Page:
Sick Society Prosecutes Quarter of Driving Population
According to figures released by moneysupermarket.com 1
it would appear that 23.9% of British drivers have been prosecuted for a driving offence in recent years.
In any other field of life, prosecuting almost a quarter of people going about their daily lives would be derided as a poorly targeted, ineffective policy likely to alienate the public from the rule of law.
Nearly 70% of these prosecutions were for speed offences.
ABD spokesman Nigel Humphries comments:
“Surely it cannot be sensible or effective to punish millions of people with speed cameras, mostly on dual carriageways, when, in the real world, drunk, unlicenced drivers continue to kill people whilst travelling at 90mph in built up areas?”
The problem is two fold.
Firstly we have foolishly reduced many speed limits to levels where a sensible driver travelling at an appropriate speed would be breaking them, often by a considerable margin, if he read the road rather than constantly referring to the speedometer. 2
Secondly we have automated enforcement, pushed forward by a huge industry of vested interests and organisations with an anti-driver agenda.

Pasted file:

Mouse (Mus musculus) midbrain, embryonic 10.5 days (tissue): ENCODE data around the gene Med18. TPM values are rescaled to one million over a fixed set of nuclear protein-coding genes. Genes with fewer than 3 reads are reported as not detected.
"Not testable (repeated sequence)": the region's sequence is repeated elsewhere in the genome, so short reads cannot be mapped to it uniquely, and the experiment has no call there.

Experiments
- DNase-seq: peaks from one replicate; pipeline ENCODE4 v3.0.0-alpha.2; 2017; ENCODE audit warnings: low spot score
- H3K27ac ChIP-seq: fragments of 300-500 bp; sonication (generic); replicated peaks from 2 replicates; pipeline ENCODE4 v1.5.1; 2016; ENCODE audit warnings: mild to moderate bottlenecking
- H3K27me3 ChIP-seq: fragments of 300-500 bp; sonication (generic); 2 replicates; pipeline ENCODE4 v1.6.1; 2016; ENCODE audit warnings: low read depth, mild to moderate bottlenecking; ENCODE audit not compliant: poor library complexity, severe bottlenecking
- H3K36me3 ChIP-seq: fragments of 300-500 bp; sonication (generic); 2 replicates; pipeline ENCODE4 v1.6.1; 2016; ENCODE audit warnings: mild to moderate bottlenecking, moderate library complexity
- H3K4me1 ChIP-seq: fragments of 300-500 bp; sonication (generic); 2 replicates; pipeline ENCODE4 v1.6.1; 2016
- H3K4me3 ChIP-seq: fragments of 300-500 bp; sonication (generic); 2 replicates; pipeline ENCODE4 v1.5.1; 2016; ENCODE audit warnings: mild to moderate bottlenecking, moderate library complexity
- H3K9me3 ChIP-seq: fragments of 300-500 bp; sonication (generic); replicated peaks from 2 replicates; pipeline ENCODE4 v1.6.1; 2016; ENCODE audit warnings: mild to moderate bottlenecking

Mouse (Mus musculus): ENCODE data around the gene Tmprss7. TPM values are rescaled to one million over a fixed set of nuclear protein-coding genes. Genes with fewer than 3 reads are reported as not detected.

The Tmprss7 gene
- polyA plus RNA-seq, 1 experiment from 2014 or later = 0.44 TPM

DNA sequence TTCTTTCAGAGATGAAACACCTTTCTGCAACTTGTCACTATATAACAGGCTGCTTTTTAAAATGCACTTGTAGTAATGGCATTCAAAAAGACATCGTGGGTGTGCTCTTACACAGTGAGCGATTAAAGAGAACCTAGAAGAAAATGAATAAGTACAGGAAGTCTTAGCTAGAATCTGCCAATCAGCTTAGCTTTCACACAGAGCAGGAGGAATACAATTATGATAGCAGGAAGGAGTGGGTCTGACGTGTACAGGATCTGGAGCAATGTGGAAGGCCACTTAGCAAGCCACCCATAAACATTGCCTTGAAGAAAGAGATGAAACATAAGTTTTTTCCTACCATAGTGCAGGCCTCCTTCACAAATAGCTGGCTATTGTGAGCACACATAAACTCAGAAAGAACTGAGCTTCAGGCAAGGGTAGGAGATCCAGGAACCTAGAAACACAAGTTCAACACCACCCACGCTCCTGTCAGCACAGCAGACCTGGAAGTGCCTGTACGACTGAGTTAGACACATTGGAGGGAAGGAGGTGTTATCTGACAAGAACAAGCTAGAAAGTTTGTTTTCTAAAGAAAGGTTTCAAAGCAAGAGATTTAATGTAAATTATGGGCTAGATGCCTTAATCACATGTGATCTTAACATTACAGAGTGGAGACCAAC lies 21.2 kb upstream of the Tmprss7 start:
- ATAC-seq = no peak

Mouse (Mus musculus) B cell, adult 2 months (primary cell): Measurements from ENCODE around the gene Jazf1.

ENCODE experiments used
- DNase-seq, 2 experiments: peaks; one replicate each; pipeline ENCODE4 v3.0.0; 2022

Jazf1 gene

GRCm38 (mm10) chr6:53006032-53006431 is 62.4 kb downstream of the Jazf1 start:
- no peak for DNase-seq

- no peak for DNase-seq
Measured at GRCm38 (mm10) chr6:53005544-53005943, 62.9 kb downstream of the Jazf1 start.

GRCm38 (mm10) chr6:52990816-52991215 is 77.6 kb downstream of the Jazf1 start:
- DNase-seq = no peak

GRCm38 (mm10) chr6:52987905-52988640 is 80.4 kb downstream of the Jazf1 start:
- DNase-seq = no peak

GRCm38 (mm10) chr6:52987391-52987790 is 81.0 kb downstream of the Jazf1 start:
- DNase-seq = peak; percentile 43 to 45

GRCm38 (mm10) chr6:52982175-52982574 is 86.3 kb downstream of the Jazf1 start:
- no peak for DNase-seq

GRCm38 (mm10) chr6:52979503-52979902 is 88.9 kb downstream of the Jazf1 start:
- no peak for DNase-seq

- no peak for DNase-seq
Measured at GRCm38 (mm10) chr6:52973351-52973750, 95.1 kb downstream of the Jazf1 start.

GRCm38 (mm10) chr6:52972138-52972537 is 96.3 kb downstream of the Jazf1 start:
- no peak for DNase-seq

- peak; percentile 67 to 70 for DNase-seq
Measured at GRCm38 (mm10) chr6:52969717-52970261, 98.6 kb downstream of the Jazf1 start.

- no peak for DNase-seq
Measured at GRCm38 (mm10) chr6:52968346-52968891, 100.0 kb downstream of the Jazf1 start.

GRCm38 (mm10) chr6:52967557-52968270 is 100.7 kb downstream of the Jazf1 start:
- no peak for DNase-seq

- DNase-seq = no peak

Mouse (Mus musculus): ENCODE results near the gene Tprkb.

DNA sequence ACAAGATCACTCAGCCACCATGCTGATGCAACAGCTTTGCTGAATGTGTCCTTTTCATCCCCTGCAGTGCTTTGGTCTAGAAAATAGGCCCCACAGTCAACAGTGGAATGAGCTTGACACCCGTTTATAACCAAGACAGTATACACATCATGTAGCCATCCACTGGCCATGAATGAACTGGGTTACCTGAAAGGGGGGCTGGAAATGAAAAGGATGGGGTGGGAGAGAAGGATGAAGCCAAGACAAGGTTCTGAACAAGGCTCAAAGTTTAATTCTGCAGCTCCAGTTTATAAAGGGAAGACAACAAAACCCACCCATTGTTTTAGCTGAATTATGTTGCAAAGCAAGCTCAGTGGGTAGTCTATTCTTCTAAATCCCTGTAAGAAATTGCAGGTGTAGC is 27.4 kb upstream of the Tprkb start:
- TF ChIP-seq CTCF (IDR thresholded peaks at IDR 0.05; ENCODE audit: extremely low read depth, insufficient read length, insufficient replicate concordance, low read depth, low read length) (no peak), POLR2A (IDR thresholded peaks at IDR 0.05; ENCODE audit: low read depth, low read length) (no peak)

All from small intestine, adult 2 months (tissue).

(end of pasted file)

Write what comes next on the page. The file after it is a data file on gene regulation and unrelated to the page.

A huge empire has built up around automated enforcement, prosecution and even the retraining industry, which fights tooth and nail to preserve itself.
“Instead of trained police officers, briefed to take action against dangerous, killer drivers, we have a system with financial incentives to seek out roads with unnecessarily low limits to catch out sensible drivers en masse.
So what's the answer? Well, it's quite simple really. Sort out the limits and people will stop complaining about enforcement. All the UK government needs to do is to revert to the safest method of setting limits, the 85th percentile method, which is proven to minimise collisions. It needs to not only issue guidance to local authorities, it needs to insist they comply. The enforcement issue will then sort itself out. This really is a no brainer.”
NOTES FOR EDITORS
1. moneysupermarket.com — A breakdown of the nation's driving convictions
2. We used to have the sound, tried and tested principle in the UK of setting limits to the safety maximising 85th percentile. This meant that only 15% of drivers travelling at their natural speed would fall foul of the law. In recent years that has been scrapped and government advice is now to set limits at the mean (average) speed of traffic. That means councils can now set limits at levels that put half of drivers outside the law.
Notes for Editors about the ABD
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